THE BEST KNOWN SCHOOL BOOK in the history of American education? Ask someone under 20 this question, and if they’re clever, they might say “The Dictionary!” or perhaps, “The Bible!” They wouldn’t be too far off. An estimated 120 million copies of McGuffey’s Readers sold between 1836 and 1960. Interestingly, William Holmes McGuffey (1800-1873), a Scottish immigrant to the United States, was already a teacher by the age of 14. The series consisted of stories, poems, essays and speeches. The first reader taught by way of phonics techniques. Their value isn’t entirely lost on new generations; they’ve still sold about 30,000 in reprints each year since, and if you really want to mix old school with new, for $2.99, check out McGuffey’s First Eclectic Reader, Revised Edition (Kindle Edition). Or, for the old-fashioned types out there, Get The Actual Book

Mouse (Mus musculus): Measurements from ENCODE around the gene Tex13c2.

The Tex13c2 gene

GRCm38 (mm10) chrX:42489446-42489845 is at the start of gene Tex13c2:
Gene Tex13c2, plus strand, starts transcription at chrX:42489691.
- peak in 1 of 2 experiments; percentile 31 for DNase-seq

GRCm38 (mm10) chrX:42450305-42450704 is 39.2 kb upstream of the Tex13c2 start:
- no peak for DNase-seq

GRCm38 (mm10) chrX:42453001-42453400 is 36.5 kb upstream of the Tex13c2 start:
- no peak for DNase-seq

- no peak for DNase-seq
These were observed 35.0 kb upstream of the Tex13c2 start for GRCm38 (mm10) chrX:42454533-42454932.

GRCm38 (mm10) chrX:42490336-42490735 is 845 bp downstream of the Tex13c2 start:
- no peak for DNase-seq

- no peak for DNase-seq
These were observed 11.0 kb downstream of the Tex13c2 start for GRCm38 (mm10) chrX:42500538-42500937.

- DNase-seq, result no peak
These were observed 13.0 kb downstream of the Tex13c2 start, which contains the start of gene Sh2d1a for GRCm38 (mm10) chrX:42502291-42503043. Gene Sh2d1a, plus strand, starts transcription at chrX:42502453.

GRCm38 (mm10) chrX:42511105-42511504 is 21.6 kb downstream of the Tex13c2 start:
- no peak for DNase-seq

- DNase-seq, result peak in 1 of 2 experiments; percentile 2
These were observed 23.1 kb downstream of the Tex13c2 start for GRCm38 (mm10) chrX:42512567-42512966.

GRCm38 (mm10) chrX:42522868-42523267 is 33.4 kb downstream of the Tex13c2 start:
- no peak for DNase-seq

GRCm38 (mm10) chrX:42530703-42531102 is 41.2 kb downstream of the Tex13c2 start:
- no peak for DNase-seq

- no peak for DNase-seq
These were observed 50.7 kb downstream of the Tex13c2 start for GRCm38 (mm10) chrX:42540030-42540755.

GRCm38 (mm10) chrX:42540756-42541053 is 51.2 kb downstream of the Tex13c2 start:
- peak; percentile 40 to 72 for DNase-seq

Archive for the ‘Old School’ Category
WOW. DOES THIS BRING BACK memories! Hear the machine-gun key power at your fingertips. Feel the letter-like imprints on the backside of your paper. See the sleek new design of the casing. The 1980s were about the last time that anyone really got their fingers inky while writing a term paper. Featuring a 96-character typeball (now that was high tech!), this was the last hurrah of a bygone age of screenless wordprocessing–where you could still get under the hood of your machine and check out the parts. Kinda like looking over the insides of a Pontiac Trans Am. Do you really want to hear more?
DEVELOPED IN THE 1600s, it was still the coolest calculation tool in the classroom way up until about 1974 when the scientific calculator made it largely obsolete. Before scientific calculators, students apparently had a greater conceptual understanding of mathematical operations. Many of you reading this right now might be cautious to comment here on any personal experiences with this implement lest you reveal your true age. $15 (1960s prices). Website